You saw it in Rommel Hightower’s declining numbers.
You saw it in the injuries to quarterbacks.
Maryville College needed a bigger line.
“It all starts up front,” sophomore Lane Dodson said. “If we can’t move the (opposing) linemen, if we can’t reach the linebackers . . .”
A year ago, that proved a real issue for the Scots. Hightower, the school’s career and single-season record holder, ran for better than 1,000 yards his sophomore season at Maryville. By his junior year, that number had dipped to just over 900. Last fall, it was down to 651, the Scots as a team slowing right along with him.
“Our rushing totals fell off because we just didn’t have the line we had in the past,” Maryville coach Tony Ierulli said.
Quarterbacks found the going tough as well. Opening day starter Derek Hunt was lost for the year when a concussion suffered in that first game proved one too many over the course of his career, doctors advising the Maryville High product to hang up his cleats.
Tim Conner didn’t miss in stepping in for Hunt, until slowed by injury late in the year. By late season, Ierulli was down to the fourth quarterback on his depth chart at one point.
Those things were legitimate concerns a year ago. As the 2010 opener at Huntingdon College looms Sept. 4, that doesn’t look to be a problem anymore.
Where’s the beef?
Check out Pearson’s Dining Hall the next two or three months. Here’s hoping the cooks and kitchen staff have been lifting. These boys are pretty big. Honest.
From the 6-foot-5, 280-pound Dodson, to 6-4, 265-pound freshman Alex Perez, the Scots will be a decidedly bigger team up front this fall. With players like 6-3 senior Kevin Walther and fellow senior Corey Brewer, 5-11, 250, at the guards, Maryville is also thicker.
It’s a welcome change, offensive coordinator and line coach Jim Elliot said.
Upon Elliott’s arrival six seasons ago, the Scots simply didn’t have the size up front, especially at the tackles, to run the offense Ierulli wanted. Hightower was a big, powerful back who could often make something out of nothing. By his second season at Maryville, however, when the Lenoir City native was no longer an unknown, the yards from scrimmage began a steady decline.
Recruiting plays a defining role in the success of a college football team on any level, but, at Division III, there’s a catch. You can’t just recruit big at a school like Maryville. It’s the rare lineman on a USA South Athletic Conference team who arrives from high school ready to play.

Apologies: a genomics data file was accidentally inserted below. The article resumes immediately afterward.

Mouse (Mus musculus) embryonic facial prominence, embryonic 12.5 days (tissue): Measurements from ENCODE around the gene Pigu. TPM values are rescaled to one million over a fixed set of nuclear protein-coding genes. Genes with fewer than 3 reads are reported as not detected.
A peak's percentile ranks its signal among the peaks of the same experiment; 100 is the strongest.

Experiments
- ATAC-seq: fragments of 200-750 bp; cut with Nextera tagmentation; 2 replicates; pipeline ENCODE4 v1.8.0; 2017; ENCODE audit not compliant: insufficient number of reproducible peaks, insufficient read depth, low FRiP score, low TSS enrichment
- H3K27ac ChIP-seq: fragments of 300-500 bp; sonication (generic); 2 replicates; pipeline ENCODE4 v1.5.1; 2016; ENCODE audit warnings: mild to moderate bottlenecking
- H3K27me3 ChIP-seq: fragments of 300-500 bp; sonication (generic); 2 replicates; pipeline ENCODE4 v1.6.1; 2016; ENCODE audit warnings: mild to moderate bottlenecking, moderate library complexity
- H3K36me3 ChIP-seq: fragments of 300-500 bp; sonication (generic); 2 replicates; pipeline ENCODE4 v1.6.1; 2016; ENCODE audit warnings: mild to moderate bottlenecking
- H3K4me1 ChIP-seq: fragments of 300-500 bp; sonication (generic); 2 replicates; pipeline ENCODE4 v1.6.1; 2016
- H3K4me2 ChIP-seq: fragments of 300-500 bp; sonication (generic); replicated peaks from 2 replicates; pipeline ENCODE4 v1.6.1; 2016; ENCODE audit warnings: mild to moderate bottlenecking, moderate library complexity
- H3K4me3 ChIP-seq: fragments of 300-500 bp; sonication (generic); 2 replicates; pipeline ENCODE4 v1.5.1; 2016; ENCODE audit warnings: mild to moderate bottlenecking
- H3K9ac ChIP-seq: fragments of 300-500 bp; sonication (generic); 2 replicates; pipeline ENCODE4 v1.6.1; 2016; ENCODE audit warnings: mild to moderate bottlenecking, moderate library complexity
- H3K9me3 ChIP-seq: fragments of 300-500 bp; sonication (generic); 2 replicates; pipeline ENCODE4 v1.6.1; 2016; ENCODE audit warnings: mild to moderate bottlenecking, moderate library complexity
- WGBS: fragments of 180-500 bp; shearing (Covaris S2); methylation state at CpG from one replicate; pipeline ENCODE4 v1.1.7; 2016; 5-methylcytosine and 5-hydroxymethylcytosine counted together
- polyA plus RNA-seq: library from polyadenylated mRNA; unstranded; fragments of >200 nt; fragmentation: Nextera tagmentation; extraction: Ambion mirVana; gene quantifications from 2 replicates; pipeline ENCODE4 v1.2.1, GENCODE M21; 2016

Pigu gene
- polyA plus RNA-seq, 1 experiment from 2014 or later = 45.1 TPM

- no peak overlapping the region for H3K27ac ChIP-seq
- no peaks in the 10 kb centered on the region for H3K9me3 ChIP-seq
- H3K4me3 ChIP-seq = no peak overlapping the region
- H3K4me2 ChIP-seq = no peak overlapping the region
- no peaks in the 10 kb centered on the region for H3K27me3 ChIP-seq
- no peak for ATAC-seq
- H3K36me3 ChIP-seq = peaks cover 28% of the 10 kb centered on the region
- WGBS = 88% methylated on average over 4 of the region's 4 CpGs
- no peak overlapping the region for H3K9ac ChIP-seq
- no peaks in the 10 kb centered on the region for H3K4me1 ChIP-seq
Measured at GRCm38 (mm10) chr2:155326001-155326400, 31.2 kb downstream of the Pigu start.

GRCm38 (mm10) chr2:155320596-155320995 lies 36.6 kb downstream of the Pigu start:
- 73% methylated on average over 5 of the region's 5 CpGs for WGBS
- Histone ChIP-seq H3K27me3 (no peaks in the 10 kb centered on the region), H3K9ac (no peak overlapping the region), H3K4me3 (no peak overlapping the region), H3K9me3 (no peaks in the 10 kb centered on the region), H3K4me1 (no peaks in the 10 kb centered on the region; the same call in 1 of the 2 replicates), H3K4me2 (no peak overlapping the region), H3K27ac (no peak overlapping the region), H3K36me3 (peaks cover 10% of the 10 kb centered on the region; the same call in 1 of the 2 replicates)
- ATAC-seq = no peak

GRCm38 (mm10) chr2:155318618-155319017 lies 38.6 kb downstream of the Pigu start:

High school linemen slated to play at the Division I level tend to mature a little bit faster physically. It’s a big reason why they reach the level they do. At Maryville, Elliot and Ierulli are, more often than not, forced to recruit for what a player will look like in a couple of seasons.
Put simply, they need a little more time to fill out.
Exhibit A: Dodson.
Long arms and lean, tackles like Dodson and Perez can reach out and get his hands on people, Elliott said.
“That’s the kind of player you want,” he said. “We finally have tackles that look like college tackles.”
It’s a far cry from Elliott’s first season at Maryville when the Scots were one size fits all from tight end to tackle.
“They all looked the same,” he said, “about 5-10, 260 (pounds).”
“They all looked like guards,” echoed Ierulli.
Conner and junior receiver Wesley Idlette still were able to extract sterling seasons last year as the running game slowed. Conner threw for 1,800 yards and 14 touchdowns en route to finishing as the conference’s second-ranked passer.
Idlette turned in a monster season, finishing with a league-leading 99.4 yards per game average, as Maryville struggled to a 4-6 record and a sixth-place conference finish. For his efforts, Idlette enters 2010 as a preseason All-American selection.
Maryville’s finish a year ago hides a season where four losses were decided by a touchdown or less. Close, fourth-quarter games are most times won up front. The ability to get behind a big offensive line and hold onto the ball in the closing minutes could easily turn a 4-6 campaign into an 8-2 finish or better — and a whole lot more.